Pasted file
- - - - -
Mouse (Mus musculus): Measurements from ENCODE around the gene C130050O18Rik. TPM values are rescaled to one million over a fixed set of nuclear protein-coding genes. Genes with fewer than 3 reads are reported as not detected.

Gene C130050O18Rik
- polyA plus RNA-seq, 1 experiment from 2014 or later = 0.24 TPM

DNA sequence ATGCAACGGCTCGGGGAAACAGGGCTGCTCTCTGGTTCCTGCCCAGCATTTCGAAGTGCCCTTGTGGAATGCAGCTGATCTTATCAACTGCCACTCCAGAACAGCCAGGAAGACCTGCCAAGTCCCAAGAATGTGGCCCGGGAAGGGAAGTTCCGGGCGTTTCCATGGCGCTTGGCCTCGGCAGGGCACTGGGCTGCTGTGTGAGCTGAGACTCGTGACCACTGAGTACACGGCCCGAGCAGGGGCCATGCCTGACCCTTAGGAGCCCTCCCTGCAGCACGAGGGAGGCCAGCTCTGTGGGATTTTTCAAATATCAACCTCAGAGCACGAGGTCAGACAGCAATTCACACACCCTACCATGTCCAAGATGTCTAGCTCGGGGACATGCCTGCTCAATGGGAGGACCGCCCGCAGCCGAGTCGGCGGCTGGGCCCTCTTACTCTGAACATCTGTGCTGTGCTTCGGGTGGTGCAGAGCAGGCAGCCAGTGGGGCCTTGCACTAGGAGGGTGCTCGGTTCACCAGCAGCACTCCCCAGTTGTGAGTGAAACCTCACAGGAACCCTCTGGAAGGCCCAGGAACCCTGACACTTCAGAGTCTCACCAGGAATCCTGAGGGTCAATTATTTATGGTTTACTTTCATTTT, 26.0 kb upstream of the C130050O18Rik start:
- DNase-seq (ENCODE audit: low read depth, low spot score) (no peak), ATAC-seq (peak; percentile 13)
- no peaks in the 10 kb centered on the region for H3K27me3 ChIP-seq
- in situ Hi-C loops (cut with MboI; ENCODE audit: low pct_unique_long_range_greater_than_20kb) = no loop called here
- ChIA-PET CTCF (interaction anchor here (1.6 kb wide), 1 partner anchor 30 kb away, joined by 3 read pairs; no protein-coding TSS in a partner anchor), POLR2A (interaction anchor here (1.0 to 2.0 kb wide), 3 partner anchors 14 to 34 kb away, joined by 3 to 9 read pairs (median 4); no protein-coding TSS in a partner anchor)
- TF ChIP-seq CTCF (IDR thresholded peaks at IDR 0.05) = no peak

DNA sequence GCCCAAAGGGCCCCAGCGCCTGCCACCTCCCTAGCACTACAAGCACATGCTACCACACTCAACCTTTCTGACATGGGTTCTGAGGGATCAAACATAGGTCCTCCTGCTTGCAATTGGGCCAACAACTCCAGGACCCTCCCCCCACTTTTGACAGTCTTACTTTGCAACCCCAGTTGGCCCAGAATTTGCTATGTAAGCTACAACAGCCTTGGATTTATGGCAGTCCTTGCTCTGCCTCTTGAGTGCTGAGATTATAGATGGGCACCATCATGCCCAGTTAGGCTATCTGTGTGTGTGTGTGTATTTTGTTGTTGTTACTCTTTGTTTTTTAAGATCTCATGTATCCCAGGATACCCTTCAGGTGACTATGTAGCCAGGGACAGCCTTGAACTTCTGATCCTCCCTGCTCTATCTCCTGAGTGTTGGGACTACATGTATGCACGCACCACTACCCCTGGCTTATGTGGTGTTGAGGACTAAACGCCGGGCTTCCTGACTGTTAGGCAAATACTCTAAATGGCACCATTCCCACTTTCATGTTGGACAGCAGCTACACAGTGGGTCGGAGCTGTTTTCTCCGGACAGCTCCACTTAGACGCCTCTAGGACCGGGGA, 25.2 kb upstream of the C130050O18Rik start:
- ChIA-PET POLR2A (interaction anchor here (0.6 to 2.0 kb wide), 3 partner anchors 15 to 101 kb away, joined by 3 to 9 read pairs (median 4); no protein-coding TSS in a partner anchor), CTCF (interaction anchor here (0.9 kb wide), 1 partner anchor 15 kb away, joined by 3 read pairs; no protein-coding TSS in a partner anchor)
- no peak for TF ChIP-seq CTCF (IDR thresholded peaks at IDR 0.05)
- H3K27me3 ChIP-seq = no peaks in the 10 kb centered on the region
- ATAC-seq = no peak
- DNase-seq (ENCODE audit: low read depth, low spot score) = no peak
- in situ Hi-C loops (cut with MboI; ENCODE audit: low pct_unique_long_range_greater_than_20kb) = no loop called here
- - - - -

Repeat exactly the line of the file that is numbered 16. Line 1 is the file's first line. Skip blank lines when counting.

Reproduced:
- in situ Hi-C loops (cut with MboI; ENCODE audit: low pct_unique_long_range_greater_than_20kb) = no loop called here